Sustainable Career Success

August 21, 2009

Thoughts on increasing your ‘employability’ factor

I was talking with a friend last week and we happened upon the topic of what distinguishes people who rise to the top of their chosen profession and those who seem to struggle through their work life (and maybe even their personal life). As you can imagine this quickly became a rather philosophical discussion, but from the exchange a few key words surfaced. Consistently successful individuals have 3 things in common; Confidence, Competence and Character. Interestingly, 2/3 doesn’t work – it takes 100% to create success. Let’s explore each in a little more detail.

Competent people are those who have invested in themselves professionally. These individuals have an appropriate level of education for their chosen specialty but don’t rest on that initial set of qualifications. These individuals are hungry for knowledge and invest in continuing education, conduct personal research and stay on top of emerging trends in their industry. They are well versed in current events, know what is happening in the world, their local community and when they don’t understand something, take personal time to get educated.

How much time does this take? Competent people really don’t know. Their personal investment in professional development is just part of who they are, the lines blur between their personal interest and their professional endeavors.

Successful people are confident. Careful here, I didn’t say arrogant, I said confident. Arrogant people are not successful – they are usually hiding insecurities. Confident people know what they know, recognize what they don’t know and understand how to ask for help. Confidence manifests itself through actions, activities and stories that demonstrate Competence. See how those two characteristics work together?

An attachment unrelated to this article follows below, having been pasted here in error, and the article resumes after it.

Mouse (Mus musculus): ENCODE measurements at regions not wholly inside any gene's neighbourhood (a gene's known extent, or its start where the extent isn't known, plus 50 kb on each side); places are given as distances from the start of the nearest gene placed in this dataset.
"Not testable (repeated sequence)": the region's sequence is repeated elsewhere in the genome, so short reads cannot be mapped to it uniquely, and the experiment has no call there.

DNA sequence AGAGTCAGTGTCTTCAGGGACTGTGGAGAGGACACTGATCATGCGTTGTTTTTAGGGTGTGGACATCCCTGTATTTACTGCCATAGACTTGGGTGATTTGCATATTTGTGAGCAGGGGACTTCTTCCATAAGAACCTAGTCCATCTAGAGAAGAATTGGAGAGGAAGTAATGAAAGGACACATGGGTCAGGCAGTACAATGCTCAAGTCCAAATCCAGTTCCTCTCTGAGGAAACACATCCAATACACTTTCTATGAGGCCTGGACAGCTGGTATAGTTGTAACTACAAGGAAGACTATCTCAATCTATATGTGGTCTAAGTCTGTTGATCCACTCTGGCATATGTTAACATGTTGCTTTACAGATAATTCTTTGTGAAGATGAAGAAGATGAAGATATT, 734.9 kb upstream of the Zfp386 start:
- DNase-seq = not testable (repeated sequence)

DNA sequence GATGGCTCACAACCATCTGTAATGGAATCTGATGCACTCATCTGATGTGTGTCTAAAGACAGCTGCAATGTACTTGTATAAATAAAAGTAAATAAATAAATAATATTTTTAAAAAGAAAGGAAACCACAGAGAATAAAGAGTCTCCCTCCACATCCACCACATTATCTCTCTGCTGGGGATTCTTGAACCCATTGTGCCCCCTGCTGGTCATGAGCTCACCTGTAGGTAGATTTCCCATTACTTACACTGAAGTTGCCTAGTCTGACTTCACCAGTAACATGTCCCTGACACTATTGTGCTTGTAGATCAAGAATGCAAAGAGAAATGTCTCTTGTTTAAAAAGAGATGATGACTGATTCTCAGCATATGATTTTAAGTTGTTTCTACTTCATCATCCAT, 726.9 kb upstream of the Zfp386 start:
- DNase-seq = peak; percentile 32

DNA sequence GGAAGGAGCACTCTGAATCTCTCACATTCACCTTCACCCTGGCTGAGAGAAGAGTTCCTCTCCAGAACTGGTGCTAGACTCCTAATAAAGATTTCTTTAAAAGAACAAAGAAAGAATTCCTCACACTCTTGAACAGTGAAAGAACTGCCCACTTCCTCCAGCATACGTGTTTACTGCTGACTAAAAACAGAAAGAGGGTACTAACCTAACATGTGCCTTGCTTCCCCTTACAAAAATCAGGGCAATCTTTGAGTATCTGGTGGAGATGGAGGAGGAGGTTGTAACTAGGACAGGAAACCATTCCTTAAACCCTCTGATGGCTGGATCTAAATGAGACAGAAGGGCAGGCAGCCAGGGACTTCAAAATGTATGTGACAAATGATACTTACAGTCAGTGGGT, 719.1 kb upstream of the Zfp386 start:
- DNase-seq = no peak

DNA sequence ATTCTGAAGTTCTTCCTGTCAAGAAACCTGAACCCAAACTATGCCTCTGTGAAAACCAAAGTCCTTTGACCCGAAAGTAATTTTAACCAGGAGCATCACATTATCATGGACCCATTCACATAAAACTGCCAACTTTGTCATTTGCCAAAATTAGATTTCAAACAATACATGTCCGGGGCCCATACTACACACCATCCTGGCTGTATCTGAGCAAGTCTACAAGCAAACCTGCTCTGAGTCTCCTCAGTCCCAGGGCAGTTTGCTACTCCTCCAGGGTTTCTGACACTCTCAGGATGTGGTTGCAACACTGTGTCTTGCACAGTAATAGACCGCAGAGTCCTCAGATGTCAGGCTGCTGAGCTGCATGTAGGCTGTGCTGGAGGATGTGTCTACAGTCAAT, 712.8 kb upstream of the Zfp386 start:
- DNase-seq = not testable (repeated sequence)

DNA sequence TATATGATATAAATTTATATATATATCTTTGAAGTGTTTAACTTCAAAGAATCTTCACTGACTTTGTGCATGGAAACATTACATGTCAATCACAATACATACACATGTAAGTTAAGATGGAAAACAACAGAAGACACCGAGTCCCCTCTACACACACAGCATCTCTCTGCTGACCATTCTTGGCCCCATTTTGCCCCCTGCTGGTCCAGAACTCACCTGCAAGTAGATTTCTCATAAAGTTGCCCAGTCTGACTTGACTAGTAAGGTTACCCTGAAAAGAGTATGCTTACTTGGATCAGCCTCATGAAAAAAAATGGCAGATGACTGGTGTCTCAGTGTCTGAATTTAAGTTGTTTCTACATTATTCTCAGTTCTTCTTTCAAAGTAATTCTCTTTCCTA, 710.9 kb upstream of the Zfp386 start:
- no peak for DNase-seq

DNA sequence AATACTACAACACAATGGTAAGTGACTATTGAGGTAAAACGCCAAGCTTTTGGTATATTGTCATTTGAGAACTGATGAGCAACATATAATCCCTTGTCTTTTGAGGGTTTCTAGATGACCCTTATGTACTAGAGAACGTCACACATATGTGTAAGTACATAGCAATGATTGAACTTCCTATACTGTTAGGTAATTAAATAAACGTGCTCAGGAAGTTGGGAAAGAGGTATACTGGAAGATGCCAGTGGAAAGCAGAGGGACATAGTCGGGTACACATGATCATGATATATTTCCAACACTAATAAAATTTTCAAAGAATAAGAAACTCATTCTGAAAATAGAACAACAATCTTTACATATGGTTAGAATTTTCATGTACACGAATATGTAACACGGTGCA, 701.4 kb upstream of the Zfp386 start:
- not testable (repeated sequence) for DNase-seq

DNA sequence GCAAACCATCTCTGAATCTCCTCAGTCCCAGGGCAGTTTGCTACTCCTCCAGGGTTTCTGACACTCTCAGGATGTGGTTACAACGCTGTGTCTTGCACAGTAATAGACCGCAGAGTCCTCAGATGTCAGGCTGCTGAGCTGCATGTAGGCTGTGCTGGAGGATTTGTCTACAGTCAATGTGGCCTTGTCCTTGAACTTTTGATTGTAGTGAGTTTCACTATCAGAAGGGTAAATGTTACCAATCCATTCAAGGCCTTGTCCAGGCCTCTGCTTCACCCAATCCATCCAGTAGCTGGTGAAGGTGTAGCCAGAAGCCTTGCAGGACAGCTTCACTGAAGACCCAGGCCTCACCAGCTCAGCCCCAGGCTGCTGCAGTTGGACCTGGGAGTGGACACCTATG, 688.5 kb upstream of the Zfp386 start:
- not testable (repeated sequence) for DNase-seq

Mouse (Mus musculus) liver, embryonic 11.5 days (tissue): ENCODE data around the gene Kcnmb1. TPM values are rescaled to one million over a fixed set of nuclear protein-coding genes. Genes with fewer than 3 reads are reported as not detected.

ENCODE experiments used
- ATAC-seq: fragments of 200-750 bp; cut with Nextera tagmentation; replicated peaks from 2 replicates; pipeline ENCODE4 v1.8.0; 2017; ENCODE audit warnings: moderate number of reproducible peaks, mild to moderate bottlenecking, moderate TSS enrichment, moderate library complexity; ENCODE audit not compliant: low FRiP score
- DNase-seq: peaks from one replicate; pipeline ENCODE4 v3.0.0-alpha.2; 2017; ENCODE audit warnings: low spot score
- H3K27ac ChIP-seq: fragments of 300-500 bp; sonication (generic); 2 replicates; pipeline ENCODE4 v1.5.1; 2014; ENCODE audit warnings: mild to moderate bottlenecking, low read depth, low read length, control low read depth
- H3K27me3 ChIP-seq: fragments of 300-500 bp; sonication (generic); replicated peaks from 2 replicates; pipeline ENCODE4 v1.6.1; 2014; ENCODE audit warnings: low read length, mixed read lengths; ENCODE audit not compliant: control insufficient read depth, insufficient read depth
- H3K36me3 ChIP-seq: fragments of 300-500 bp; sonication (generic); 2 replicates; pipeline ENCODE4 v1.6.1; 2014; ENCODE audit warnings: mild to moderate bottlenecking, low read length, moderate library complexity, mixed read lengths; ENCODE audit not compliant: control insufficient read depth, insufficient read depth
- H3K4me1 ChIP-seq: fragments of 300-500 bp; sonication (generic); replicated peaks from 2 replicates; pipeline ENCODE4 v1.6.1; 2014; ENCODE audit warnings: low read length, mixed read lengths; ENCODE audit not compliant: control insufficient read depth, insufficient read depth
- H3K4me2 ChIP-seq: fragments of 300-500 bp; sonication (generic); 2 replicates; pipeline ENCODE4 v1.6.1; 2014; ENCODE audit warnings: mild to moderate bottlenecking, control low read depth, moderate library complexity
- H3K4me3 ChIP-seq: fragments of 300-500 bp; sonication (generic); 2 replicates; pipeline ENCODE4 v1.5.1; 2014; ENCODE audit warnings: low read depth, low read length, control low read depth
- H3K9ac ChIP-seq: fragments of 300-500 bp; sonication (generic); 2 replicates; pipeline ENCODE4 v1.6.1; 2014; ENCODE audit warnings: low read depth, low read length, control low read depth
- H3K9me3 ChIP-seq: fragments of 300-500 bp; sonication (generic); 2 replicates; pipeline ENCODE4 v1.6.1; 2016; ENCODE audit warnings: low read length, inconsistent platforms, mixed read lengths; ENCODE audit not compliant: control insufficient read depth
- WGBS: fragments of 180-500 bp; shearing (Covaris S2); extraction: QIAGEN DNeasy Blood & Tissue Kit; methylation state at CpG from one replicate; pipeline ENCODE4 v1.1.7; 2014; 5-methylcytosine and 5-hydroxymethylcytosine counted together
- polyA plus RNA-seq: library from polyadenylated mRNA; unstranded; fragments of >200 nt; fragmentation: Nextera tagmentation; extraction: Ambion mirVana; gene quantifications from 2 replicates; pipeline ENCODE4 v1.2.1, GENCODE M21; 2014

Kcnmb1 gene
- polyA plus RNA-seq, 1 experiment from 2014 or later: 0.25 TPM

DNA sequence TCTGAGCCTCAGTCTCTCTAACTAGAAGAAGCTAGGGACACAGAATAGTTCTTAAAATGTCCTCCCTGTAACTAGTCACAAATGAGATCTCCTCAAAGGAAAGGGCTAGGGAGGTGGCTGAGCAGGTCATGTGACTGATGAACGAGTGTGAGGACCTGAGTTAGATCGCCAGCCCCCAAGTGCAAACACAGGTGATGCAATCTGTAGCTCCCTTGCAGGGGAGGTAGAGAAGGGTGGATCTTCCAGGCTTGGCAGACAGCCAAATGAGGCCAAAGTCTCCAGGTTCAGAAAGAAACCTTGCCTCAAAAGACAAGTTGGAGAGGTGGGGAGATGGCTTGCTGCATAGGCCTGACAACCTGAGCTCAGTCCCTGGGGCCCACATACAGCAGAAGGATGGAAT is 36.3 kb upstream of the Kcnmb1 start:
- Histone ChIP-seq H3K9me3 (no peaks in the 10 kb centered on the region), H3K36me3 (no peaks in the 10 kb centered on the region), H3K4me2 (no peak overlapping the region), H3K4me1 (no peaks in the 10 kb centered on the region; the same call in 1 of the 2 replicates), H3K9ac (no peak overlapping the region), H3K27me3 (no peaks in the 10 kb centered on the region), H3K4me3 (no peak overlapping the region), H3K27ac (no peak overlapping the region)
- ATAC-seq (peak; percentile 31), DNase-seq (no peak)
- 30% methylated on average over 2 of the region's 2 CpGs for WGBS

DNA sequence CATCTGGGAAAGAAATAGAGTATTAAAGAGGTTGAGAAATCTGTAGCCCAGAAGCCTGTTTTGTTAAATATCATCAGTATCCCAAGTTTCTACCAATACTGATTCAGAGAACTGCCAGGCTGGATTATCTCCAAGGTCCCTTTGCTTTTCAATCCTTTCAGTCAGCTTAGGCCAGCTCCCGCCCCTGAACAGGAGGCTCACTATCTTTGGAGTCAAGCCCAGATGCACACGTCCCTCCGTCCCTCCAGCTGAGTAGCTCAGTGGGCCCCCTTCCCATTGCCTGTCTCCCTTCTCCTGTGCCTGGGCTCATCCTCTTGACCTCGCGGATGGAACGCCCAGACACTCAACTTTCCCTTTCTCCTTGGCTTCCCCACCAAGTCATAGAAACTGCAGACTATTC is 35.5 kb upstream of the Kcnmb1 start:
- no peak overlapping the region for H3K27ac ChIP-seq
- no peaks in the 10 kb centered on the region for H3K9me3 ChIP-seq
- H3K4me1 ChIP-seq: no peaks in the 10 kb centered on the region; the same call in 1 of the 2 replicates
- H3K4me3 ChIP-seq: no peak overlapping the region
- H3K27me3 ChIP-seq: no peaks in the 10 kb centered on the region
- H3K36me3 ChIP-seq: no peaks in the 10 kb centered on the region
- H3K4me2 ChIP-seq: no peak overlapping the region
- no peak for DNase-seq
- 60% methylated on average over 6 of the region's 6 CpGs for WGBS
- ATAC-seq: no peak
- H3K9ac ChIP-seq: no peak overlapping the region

Strong Character (a positive mental attitude) is resident in successful people. I realize that you’ve heard this assertion too many times to count, but it’s true. Can you name even one star athlete who has a negative attitude? Here’s a story. I was watching one of the major golf tournaments last weekend and Tiger was not having a good round. He put a shot in the water and threw his club over his shoulder in the direction of his caddie. This public display of poor character was disappointing, and I believe resulted in his loss that day; and ultimately the tournament. He chose to let that shot get to him, and as a result, was unsuccessful.

Why am I focused on this combination of traits for the column this month? Because these three words combined is the foundation of success – in your job search, in your career and in your personal life. Let’s talk about the Halo effect a popular term from a career development book called, What color is your Parachute? The Halo effect is creating a perception of perfection during the interview process. Ok that’s not realistic, but you can strive to be better than your normal self while you’re looking for a job, or while you are on the job.

Susan is a hiring manager who needs to add a new employee to her staff. She begins the interview process with candidates who have been carefully screened by her Human Resources Department. Joe arrives for his interview 10 minutes early dressed in a suit, carrying a notepad and pleasantly greeting everyone he meets. Joe is articulate, organized in his responses and polite. He has the required degree for the position but has also spent time on advanced technical studies recently and understands the challenges that the industry is tackling in the current economy.

Chad is another qualified candidate. He arrives dressed in a wrinkled shirt, empty handed and slouches in the reception chair once he checks in. When Susan greets him he doesn’t smile or make eye contact and seems preoccupied. During the interview Susan asks the same questions of Chad as she did Joe. Chad spends more time talking about himself and how experienced he is than he does answering Susan’s questions. He talks about how horrible his last job was and that his boss just didn’t understand him. He hasn’t cracked a book since he graduated from college because he’s been too busy riding his bike, snowboarding and hanging out with his friends.